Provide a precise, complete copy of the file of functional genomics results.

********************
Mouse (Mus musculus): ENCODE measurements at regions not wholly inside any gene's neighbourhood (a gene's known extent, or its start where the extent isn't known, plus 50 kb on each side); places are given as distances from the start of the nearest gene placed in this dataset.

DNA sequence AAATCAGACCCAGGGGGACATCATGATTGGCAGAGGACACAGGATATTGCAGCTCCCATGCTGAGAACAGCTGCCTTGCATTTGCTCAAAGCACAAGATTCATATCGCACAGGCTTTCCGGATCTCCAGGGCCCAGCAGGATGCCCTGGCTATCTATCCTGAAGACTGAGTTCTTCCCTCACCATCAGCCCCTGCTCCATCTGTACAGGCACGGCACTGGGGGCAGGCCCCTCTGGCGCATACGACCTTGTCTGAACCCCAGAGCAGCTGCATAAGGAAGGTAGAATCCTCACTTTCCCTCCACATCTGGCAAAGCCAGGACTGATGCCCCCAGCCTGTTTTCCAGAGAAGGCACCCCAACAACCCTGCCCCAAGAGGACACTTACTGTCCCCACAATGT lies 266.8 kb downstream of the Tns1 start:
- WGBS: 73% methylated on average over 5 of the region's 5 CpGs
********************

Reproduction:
Mouse (Mus musculus): ENCODE measurements at regions not wholly inside any gene's neighbourhood (a gene's known extent, or its start where the extent isn't known, plus 50 kb on each side); places are given as distances from the start of the nearest gene placed in this dataset.

DNA sequence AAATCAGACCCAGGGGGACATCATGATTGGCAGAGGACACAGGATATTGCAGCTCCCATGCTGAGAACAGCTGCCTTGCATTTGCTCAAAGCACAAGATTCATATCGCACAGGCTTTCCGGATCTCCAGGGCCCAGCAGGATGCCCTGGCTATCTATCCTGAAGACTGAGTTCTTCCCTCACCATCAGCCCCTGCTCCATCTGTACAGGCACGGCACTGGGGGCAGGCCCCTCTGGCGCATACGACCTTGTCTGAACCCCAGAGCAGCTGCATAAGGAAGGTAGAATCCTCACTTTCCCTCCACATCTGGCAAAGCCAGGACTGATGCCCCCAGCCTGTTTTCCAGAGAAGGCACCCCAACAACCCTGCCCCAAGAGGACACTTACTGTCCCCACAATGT lies 266.8 kb downstream of the Tns1 start:
- WGBS: 73% methylated on average over 5 of the region's 5 CpGs